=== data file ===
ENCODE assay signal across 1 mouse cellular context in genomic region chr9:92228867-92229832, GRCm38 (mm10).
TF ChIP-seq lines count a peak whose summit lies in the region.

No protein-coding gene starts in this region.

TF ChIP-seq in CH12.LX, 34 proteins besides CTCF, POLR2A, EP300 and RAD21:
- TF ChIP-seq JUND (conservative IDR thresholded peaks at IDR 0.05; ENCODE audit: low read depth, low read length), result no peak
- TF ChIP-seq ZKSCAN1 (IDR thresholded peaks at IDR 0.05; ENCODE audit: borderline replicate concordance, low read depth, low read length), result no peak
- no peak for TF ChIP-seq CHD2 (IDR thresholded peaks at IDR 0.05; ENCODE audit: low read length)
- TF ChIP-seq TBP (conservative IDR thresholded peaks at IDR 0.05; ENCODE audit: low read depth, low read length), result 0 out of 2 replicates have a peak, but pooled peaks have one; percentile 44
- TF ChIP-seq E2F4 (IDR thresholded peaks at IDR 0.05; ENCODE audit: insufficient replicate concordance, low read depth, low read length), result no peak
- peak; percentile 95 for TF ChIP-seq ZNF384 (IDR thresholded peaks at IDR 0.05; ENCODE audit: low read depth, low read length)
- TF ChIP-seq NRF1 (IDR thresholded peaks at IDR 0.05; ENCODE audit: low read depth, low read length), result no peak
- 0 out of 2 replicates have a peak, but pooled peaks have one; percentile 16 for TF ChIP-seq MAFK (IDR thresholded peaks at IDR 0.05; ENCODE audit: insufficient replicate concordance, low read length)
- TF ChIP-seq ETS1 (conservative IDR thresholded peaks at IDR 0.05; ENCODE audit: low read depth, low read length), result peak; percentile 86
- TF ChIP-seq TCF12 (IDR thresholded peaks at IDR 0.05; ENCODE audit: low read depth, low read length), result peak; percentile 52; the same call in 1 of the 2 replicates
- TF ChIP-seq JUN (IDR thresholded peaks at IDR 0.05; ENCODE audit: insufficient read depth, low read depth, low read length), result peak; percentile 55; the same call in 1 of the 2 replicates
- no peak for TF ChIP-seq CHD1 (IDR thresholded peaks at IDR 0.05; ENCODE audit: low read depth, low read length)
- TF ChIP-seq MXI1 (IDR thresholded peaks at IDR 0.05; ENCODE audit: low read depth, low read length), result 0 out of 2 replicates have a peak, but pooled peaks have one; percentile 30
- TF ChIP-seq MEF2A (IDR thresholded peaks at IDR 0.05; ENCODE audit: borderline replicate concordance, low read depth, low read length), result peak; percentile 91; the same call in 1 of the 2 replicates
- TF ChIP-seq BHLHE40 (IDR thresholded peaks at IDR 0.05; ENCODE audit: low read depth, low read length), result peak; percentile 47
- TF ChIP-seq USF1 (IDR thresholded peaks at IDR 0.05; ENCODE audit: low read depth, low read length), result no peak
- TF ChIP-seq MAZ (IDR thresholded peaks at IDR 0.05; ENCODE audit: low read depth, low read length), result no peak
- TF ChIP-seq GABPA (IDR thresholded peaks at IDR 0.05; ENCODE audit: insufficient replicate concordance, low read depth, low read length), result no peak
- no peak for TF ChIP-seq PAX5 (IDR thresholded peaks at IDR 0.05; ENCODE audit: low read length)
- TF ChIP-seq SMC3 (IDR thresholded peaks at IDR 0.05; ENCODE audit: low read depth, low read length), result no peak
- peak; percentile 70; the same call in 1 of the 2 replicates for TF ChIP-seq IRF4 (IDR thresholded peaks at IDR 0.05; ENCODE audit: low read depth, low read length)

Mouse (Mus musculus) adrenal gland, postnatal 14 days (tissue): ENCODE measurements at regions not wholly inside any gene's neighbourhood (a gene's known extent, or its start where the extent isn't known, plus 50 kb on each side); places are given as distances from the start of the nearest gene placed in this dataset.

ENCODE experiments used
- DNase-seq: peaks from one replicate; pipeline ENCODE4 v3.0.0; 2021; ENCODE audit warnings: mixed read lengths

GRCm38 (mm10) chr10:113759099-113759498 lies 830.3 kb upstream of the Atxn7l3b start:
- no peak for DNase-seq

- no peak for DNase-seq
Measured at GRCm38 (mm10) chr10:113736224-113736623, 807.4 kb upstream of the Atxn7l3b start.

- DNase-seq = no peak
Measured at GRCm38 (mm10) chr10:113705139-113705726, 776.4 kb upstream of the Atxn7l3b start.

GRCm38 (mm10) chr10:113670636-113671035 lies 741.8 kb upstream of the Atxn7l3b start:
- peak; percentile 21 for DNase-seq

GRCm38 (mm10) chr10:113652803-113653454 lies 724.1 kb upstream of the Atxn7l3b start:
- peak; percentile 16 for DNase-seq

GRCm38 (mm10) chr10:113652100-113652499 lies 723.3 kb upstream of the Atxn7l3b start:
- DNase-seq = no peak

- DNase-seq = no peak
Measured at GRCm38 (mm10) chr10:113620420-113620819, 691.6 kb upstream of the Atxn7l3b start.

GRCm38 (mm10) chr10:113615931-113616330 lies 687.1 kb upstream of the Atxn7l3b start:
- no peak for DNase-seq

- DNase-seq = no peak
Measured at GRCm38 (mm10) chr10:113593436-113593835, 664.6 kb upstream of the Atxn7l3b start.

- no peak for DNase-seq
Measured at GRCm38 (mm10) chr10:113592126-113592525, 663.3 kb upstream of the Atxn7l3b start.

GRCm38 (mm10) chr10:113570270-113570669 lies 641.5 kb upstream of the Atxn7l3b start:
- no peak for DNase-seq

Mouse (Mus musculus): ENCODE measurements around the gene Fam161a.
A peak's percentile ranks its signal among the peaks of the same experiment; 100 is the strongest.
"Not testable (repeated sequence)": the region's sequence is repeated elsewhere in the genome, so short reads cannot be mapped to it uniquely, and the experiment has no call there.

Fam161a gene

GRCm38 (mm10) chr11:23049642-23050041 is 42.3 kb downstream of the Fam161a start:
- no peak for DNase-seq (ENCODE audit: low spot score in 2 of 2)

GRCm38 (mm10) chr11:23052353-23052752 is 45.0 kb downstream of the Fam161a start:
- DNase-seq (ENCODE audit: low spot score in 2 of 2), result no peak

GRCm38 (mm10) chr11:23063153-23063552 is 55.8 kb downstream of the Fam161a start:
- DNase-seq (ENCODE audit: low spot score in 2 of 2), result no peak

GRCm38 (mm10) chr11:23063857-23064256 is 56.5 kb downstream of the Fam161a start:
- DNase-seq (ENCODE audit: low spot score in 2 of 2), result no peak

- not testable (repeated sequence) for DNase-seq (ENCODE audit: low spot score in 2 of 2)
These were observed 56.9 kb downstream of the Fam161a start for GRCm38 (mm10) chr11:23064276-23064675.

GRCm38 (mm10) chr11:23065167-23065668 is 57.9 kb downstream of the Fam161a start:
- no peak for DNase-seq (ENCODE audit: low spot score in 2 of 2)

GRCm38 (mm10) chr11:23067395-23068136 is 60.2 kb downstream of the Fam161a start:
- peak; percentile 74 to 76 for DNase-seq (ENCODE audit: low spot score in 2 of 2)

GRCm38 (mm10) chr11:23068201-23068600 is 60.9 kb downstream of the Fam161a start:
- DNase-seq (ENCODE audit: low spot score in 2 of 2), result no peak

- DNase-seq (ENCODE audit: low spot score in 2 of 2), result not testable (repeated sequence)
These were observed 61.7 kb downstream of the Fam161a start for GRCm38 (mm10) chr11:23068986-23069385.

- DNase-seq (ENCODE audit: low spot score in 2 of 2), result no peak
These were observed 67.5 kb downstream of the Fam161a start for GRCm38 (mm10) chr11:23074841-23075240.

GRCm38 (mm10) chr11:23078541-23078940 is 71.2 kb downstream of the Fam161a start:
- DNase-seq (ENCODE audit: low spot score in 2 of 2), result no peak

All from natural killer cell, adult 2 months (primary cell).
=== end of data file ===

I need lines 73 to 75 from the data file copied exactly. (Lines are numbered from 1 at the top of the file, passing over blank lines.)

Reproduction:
- DNase-seq (ENCODE audit: low spot score in 2 of 2), result no peak
These were observed 67.5 kb downstream of the Fam161a start for GRCm38 (mm10) chr11:23074841-23075240.

GRCm38 (mm10) chr11:23078541-23078940 is 71.2 kb downstream of the Fam161a start: